Putin spokesman: Russian support for Assad has its limits

In this file photo taken on Tue., Oct. 20, 2015, Russian President Vladimir Putin, center, shakes hand with Syrian President Bashar Assad as Russian Foreign Minister Sergey Lavrov, right, looks on in the Kremlin in Moscow, Russia.

AP

MOSCOW -- President Bashar Assad’s government came under mounting international pressure Thursday for Tuesday’s chemical attack in northern Syria, with even key ally Russia saying its support is not unconditional. 

President Vladimir Putin’s spokesman Dmitry Peskov said in an interview that “unconditional support is not possible in this current world.” 

But he added that “it is not correct to say that Moscow can convince Mr. Assad to do whatever is wanted in Moscow. This is totally wrong.”

Moscow, Assad’s key backer, has been supporting the Syrian government militarily since 2015, turning the balance of power in Assad’s favor. Moscow has used its veto power at the U.N. Security Council on several occasions since the civil war began six years ago to prevent sanctions against Damascus. 

The two countries “enjoy a relationship of cooperation, of exchange of views and full mutual support,” said Peskov. Assad and his army are “the only real power in Syria that can resist terrorists on the ground,” he said. 

The Syrian government maintains it didn’t use chemical weapons, instead blaming opposition fighters for stockpiling the chemicals. Russia’s Defense Ministry said the toxic agents were released when a Syrian airstrike hit a rebel chemical weapons arsenal and munitions factory on the eastern outskirts of the town of Khan Sheikhoun.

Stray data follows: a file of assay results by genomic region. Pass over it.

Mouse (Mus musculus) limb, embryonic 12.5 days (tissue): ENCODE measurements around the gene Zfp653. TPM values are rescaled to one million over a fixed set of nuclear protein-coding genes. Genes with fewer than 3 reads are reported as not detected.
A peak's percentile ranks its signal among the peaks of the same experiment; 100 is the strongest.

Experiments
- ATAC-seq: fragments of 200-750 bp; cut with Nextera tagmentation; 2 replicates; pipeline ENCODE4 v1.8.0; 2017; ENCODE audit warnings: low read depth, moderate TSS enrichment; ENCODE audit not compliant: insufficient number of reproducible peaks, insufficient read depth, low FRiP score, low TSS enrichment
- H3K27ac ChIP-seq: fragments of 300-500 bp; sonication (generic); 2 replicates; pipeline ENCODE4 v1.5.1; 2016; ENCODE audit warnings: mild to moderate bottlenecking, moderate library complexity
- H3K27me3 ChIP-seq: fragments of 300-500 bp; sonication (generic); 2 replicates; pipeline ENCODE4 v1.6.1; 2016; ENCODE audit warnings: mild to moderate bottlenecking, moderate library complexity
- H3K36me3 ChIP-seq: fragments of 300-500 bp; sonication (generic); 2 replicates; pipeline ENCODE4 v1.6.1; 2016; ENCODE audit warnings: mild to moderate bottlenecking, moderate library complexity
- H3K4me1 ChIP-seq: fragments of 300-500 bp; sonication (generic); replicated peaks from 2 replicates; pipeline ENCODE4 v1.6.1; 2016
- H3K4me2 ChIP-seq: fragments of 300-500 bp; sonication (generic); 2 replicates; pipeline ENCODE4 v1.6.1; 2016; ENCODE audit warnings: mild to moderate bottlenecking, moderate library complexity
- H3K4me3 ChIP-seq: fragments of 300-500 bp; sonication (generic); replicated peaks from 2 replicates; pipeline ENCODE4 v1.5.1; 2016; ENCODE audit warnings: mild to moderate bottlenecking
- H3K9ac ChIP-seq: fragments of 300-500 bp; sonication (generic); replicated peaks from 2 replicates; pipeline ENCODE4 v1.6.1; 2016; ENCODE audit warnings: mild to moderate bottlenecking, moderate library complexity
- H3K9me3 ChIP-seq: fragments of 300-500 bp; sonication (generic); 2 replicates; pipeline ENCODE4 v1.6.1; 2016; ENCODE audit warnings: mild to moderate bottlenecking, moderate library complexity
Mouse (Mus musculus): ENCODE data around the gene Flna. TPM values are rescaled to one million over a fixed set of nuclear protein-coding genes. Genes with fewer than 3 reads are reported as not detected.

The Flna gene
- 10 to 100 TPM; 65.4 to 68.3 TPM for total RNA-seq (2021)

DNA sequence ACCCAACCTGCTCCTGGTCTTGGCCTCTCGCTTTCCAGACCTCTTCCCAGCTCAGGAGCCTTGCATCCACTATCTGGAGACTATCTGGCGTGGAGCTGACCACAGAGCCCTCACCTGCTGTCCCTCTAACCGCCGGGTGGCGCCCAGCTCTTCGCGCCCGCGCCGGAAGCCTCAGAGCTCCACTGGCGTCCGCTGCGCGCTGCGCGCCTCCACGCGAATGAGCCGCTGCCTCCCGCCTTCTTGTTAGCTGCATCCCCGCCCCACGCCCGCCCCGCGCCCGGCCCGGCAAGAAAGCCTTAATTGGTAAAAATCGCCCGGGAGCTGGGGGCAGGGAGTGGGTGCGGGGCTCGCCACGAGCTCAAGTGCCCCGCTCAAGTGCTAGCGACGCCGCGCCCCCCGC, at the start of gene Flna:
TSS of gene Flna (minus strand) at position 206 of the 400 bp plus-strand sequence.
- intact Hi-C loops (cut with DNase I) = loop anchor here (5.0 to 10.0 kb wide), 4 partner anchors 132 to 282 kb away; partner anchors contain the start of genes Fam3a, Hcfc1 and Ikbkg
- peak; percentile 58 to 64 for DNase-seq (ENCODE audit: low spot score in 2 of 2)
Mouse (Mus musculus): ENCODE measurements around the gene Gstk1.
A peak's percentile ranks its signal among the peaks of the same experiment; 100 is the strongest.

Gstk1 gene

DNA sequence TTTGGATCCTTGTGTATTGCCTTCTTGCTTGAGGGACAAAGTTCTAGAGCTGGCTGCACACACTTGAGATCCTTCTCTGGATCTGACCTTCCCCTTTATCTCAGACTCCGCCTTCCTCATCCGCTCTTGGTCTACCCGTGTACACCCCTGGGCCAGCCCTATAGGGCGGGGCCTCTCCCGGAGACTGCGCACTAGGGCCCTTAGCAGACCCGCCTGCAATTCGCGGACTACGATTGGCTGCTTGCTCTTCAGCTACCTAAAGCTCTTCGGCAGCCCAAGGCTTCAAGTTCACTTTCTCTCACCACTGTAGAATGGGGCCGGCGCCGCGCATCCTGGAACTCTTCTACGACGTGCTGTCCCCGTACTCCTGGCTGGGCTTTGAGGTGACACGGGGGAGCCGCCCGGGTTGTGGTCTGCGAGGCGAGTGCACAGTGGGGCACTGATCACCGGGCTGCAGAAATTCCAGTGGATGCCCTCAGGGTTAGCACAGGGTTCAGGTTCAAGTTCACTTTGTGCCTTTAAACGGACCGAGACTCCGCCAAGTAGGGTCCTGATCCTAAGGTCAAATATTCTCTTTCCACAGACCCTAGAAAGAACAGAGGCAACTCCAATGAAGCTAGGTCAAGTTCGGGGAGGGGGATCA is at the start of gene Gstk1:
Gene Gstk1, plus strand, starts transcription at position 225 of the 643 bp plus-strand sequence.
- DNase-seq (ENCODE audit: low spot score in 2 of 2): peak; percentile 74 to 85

“I stress, once again, that the Syrian Arab Army did not and will not use such weapons even against the terrorists who are targeting our people,” Syria’s Foreign Minister Walid Moallem told reporters in Damascus. 

President Trump suggested Thursday that Assad may have to leave power in the wake of the chemical attack.

Speaking to reporters aboard Air Force One, Mr. Trump said that what happened in Syria is “a disgrace to humanity.” Asked if Assad should go, Mr. Trump said, “He’s there, and I guess he’s running things so something should happen.”

The president would not discuss what, if anything, the United States might do in response to the deadly chemical attack. He said the attack “shouldn’t have happened, and it shouldn’t be allowed to happen.” U.N. envoy Nikki Haley strongly hinted some U.S. action was coming on Wednesday.

Earlier, German Foreign Minister Sigmar Gabriel welcomed Mr. Trump’s previous strong condemnation, but warned against a military escalation and urged the U.S. to support U.N.-backed talks. 

French Foreign Minister Jean-Marc Ayrault urged a resumption of Syrian peace talks and said he wants Assad’s government prosecuted over its alleged use of chemical weapons.

He told CNews television that a new U.N. resolution and Syrian peace negotiations should be a top priority - not rushing into new military interventions. Ayrault said that “France is still seeking to talk with its partners on the Security Council ... Russia in particular.” 

“These crimes must not remain unpunished. ... One day, international justice will rule on Assad,” Ayrault said.